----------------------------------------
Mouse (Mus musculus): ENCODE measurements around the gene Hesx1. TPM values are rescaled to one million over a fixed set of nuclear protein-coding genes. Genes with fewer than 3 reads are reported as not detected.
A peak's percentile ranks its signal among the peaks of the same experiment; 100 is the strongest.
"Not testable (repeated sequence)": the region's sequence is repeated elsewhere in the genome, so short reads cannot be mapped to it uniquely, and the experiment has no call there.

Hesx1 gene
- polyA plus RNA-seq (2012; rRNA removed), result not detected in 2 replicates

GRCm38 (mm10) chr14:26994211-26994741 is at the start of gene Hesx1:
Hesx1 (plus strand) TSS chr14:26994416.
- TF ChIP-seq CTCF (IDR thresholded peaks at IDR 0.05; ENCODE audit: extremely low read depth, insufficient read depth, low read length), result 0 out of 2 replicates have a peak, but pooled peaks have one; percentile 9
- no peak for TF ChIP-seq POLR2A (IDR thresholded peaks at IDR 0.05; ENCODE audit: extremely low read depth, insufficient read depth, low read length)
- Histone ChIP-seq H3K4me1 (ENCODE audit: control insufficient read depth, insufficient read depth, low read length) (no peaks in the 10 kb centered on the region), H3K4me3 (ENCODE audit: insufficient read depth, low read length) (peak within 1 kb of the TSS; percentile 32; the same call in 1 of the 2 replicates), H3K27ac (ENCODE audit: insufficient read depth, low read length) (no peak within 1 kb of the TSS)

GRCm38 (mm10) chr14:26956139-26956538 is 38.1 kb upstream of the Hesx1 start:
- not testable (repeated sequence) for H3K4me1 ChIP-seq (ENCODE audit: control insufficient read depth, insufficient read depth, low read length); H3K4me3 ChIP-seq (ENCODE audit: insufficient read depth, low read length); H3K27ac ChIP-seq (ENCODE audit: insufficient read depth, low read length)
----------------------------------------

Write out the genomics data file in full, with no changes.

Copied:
Mouse (Mus musculus): ENCODE measurements around the gene Hesx1. TPM values are rescaled to one million over a fixed set of nuclear protein-coding genes. Genes with fewer than 3 reads are reported as not detected.
A peak's percentile ranks its signal among the peaks of the same experiment; 100 is the strongest.
"Not testable (repeated sequence)": the region's sequence is repeated elsewhere in the genome, so short reads cannot be mapped to it uniquely, and the experiment has no call there.

Hesx1 gene
- polyA plus RNA-seq (2012; rRNA removed), result not detected in 2 replicates

GRCm38 (mm10) chr14:26994211-26994741 is at the start of gene Hesx1:
Hesx1 (plus strand) TSS chr14:26994416.
- TF ChIP-seq CTCF (IDR thresholded peaks at IDR 0.05; ENCODE audit: extremely low read depth, insufficient read depth, low read length), result 0 out of 2 replicates have a peak, but pooled peaks have one; percentile 9
- no peak for TF ChIP-seq POLR2A (IDR thresholded peaks at IDR 0.05; ENCODE audit: extremely low read depth, insufficient read depth, low read length)
- Histone ChIP-seq H3K4me1 (ENCODE audit: control insufficient read depth, insufficient read depth, low read length) (no peaks in the 10 kb centered on the region), H3K4me3 (ENCODE audit: insufficient read depth, low read length) (peak within 1 kb of the TSS; percentile 32; the same call in 1 of the 2 replicates), H3K27ac (ENCODE audit: insufficient read depth, low read length) (no peak within 1 kb of the TSS)

GRCm38 (mm10) chr14:26956139-26956538 is 38.1 kb upstream of the Hesx1 start:
- not testable (repeated sequence) for H3K4me1 ChIP-seq (ENCODE audit: control insufficient read depth, insufficient read depth, low read length); H3K4me3 ChIP-seq (ENCODE audit: insufficient read depth, low read length); H3K27ac ChIP-seq (ENCODE audit: insufficient read depth, low read length)